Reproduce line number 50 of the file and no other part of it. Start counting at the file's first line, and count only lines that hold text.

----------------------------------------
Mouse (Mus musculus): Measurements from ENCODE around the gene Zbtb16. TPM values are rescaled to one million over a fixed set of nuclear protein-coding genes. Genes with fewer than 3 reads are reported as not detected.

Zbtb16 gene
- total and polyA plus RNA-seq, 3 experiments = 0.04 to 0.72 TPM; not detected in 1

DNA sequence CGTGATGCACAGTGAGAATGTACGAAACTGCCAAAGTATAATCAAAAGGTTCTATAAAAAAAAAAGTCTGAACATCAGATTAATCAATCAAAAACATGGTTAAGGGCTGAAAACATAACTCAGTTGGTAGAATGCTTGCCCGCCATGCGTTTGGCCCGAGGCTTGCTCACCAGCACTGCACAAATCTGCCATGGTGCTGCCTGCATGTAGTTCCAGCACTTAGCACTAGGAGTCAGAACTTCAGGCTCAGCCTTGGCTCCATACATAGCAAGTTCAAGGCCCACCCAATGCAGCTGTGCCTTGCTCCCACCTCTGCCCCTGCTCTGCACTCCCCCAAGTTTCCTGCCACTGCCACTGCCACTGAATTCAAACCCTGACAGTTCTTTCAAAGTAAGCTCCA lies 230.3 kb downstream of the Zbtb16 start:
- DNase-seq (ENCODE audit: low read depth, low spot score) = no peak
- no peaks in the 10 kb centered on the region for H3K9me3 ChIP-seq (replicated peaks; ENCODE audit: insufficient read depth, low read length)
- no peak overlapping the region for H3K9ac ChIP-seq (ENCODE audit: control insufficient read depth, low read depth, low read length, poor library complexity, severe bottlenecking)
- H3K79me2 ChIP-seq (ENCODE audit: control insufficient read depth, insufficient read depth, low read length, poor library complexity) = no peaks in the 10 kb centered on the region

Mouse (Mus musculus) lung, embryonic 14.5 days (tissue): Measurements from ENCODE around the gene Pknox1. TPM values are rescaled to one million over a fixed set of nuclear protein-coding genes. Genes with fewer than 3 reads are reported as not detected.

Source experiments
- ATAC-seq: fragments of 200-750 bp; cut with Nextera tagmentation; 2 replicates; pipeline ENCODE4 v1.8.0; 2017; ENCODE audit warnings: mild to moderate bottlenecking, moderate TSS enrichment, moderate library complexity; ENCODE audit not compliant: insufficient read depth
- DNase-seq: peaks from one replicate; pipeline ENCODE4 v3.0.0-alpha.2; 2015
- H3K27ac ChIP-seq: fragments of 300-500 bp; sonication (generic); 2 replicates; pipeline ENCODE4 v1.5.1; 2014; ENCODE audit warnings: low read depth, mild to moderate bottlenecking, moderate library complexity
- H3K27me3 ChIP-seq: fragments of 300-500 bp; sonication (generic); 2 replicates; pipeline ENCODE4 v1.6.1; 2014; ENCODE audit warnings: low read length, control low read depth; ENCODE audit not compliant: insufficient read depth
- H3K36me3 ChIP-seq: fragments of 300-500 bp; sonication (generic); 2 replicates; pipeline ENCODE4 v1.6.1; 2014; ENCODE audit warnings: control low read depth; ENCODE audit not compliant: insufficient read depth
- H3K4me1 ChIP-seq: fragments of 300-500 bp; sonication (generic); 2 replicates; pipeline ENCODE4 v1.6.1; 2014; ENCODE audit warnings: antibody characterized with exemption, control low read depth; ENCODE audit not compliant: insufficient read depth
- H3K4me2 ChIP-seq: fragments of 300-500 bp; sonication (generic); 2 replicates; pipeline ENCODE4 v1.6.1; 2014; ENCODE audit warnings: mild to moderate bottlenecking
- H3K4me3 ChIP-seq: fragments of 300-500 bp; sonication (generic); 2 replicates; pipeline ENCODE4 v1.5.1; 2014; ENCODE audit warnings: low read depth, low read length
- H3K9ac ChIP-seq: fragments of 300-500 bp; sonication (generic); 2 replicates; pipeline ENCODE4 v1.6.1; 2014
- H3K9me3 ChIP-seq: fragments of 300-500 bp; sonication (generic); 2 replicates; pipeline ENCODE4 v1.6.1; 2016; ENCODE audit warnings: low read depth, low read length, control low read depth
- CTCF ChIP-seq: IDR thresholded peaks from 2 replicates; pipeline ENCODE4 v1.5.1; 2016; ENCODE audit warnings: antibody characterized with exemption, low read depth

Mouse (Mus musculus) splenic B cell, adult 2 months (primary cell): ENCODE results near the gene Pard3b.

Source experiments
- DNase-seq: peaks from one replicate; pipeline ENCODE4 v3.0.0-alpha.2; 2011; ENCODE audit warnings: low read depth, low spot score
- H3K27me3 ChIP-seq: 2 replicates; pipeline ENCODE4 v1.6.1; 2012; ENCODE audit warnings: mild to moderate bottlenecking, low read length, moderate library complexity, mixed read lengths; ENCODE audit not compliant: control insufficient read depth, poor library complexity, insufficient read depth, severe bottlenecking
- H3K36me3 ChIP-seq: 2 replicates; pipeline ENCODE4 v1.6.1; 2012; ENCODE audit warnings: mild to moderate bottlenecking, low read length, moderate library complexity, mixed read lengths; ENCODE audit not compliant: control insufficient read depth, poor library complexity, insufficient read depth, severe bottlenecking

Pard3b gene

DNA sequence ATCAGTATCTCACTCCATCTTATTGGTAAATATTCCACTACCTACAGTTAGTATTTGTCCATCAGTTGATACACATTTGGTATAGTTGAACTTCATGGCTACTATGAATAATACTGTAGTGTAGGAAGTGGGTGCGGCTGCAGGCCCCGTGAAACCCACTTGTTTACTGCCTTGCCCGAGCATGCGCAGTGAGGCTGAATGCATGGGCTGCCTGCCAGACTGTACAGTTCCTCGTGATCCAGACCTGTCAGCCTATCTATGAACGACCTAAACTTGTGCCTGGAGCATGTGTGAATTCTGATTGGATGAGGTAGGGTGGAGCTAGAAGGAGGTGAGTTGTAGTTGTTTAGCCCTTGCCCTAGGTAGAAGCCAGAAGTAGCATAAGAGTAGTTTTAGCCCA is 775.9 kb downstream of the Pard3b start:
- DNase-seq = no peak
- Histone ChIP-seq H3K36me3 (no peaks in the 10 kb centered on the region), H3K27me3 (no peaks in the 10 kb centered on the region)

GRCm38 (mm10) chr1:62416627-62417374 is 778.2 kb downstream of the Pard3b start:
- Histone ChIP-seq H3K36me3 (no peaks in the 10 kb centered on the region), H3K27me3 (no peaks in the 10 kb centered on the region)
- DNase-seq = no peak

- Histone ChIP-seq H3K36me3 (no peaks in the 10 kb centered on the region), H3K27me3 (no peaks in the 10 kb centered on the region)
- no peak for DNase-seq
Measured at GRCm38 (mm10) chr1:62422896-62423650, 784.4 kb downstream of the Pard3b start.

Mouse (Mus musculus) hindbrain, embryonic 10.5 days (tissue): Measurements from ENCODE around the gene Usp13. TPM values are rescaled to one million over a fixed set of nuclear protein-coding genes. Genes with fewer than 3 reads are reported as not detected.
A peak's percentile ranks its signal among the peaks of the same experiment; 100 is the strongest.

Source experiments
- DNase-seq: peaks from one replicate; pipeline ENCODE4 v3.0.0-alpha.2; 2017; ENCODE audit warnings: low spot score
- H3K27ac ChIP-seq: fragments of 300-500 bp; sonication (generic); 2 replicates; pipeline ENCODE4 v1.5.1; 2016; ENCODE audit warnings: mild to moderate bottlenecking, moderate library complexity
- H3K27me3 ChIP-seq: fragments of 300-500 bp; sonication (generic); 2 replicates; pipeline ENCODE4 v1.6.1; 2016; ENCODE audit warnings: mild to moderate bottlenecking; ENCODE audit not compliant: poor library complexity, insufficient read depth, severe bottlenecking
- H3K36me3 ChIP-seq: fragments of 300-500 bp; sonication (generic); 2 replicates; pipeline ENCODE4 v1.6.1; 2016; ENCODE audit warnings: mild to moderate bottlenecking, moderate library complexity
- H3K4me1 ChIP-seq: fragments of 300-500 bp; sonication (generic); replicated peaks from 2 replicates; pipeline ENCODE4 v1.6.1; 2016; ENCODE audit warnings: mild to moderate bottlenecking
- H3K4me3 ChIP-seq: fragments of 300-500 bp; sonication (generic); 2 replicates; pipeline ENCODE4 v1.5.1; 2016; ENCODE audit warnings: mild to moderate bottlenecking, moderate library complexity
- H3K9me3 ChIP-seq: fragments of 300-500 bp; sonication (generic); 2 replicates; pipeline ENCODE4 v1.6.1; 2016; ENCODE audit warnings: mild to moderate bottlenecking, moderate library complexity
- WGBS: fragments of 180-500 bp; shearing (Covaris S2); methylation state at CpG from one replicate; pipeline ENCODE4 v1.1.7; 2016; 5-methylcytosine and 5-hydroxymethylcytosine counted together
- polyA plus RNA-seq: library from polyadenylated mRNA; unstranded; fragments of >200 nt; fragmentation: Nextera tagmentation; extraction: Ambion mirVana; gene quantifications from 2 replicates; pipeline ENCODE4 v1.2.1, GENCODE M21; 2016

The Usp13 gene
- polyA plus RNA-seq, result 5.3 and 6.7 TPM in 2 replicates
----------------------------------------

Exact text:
- polyA plus RNA-seq, result 5.3 and 6.7 TPM in 2 replicates